Three New Zealand researchers have played a role in uncovering fabricated data across dozens of clinical trials published in international journals.
The obsessive search for the Tasmanian Tiger
Brooke Jarvis, The New Yorker
It’s right up there with the dodo and passenger pigeon as an icon of human-driven extinction, but some people still think the Tasmanian Tiger lurks in the wilderness.
Anti-Vaxxers Are Targeting a Vaccine for a Virus Deadlier Than Ebola
Brendan Borrell, The Atlantic
The Hendra virus can spread from horses to humans, but anti-vaxxers have been targeting this disease as well, giving scientists concern that the virus could turn into a major problem.
A semicolon in the arts
John Back, Lateral
There have long been established guidelines for discussing suicide in the news media, but the rules for fiction are far less clear.
The Nastiest Feud in Science
Bianca Bosker, The Atlantic
A Princeton geologist has endured decades of ridicule for arguing that the fifth extinction was caused not by an asteroid but by a series of colossal volcanic eruptions.
The secret in my blood
Jon Kelly, BBC
Matt Merry was eight when he was infected with HIV after being treated for haemophilia with contaminated blood in the UK. This two-part series coincides with the launch of a public inquiry into the NHS scandal. The first part covers the tragic tale of a woman who lost two husbands to contaminated blood.
The Revolution That Rewrote Life’s History
David Quammen, The Atlantic
What even is a species anyway? The more we use DNA to examine the world around us, the more we find that organisms trade genes with no concern for our human concepts of species. In this excerpt from his new book, The Tangled Tree, science writer extraordinaire David Quammen delves into the nitty-gritty: what is an individual?
I was deluded. You can’t beat fake news with science communication
Jenny Rohn, The Guardian
As the Guardian shutters its science blog network, the bloggers have been writing their final sign-offs. In this piece, Jenny Rohn tells of her frustrations in the “dangerous era of untruth”.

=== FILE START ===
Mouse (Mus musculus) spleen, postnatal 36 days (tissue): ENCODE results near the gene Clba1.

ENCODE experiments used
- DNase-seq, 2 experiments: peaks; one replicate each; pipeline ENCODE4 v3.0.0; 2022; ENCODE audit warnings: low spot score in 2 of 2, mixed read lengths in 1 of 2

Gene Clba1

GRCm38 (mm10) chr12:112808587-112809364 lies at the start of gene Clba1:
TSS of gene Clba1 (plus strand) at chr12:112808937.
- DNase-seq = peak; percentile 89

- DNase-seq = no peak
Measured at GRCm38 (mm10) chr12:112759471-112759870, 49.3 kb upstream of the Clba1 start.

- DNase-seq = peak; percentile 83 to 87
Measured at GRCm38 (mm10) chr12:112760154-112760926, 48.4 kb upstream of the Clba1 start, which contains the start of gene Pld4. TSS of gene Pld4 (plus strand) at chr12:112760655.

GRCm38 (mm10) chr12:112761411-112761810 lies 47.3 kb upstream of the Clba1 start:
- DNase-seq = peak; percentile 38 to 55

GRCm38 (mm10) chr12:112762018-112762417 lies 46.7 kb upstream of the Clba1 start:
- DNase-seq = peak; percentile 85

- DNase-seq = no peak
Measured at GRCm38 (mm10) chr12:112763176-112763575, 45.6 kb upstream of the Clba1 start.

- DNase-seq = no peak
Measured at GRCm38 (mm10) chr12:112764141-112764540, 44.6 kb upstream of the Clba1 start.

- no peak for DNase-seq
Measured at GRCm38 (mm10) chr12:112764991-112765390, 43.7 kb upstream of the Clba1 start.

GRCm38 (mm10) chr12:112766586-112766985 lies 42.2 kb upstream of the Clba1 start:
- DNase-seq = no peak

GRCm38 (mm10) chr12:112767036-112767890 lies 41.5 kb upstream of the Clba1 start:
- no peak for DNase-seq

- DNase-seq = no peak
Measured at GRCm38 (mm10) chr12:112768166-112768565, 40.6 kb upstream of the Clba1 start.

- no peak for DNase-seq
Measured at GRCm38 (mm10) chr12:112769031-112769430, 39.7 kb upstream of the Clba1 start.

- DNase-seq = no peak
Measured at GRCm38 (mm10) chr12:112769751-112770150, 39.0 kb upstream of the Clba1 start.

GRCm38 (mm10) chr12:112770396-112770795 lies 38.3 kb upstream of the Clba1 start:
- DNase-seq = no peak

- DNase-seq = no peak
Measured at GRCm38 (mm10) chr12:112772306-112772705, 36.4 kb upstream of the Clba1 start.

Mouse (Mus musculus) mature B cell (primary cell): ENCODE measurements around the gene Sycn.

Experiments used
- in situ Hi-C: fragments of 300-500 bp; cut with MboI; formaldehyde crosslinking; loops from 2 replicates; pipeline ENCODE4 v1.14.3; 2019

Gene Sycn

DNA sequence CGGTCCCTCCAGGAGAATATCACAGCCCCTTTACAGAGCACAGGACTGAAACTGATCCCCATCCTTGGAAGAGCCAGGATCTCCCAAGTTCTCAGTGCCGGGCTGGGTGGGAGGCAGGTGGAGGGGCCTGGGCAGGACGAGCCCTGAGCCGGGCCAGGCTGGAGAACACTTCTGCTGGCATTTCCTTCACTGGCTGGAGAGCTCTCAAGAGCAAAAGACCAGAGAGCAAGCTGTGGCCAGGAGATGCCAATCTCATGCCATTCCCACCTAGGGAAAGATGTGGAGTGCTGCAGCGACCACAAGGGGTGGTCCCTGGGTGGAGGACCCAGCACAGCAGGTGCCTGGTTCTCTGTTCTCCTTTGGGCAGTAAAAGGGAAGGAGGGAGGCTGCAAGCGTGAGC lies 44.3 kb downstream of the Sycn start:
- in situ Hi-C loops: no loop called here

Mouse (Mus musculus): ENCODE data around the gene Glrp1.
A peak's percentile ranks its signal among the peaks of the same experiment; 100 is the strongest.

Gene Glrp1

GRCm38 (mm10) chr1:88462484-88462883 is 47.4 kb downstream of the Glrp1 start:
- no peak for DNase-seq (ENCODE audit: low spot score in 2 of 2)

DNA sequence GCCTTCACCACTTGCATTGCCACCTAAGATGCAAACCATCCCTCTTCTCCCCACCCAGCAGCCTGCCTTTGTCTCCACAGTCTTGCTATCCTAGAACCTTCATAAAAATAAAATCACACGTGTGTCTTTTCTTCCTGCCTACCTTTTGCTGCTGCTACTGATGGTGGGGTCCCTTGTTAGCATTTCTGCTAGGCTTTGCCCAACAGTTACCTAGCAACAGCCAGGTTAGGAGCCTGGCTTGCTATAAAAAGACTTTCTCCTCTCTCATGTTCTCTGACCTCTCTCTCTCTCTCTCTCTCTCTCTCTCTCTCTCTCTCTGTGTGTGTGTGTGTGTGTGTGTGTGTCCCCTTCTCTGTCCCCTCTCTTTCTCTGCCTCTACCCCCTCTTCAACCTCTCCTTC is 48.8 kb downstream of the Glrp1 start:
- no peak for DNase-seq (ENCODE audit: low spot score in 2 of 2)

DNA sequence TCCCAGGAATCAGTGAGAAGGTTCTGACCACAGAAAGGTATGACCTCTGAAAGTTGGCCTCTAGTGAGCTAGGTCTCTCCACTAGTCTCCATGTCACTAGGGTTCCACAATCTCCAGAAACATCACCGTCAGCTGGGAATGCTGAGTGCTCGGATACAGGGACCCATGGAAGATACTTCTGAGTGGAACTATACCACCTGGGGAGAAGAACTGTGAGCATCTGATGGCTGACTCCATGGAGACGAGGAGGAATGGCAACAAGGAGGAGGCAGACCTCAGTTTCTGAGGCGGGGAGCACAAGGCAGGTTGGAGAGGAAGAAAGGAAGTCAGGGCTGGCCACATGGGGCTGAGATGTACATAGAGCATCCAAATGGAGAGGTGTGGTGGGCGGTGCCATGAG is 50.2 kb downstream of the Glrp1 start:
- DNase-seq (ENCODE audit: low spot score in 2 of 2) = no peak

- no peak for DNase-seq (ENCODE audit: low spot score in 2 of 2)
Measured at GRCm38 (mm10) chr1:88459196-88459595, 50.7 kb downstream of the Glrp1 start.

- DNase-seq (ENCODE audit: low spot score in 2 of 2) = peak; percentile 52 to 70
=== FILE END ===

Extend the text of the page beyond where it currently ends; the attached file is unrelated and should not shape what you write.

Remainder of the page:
The last two months on Sciblogs
100 years ago today – the likely first NZ death from the 1918 influenza pandemic
Nick Wilson, Jennifer Summers and Michael Baker, Public Health Expert
This week marked 100 years since the first likely Kiwi death in the 1918 influenza pandemic.
Official information kept secret too long
Mark Hanna, Honest Universe
For the past few months, Mark Hanna has been gathering data on 12 government agencies and how they handle requests under the Official Information Act: his full article is available here.
Slick propaganda has no place in science classroom
Alison Campbell, BioBlog
Unless it’s being used to develop critical thinking skills, propaganda has no place in the science classroom, writes Alison Campbell, and certainly not when it teaches creationism.
Critically endangered but not lost: the fight to save Te Papa’s collections from extinction
Nic Rawlence, Lost Worlds, Vanished Lives
Ancient DNA expert Nic Rawlence writes a passionate defence of museum collections and questions a proposed restructure of our national museum.
What are the possible psychological effects of being stuck in that cave?
Sarb Johal, Psychology Report
It probably seems like an age ago that 12 children were trapped in a Thai cave – in this article, Sarb Johal speculates on what they might have been going through prior to their dramatic rescue.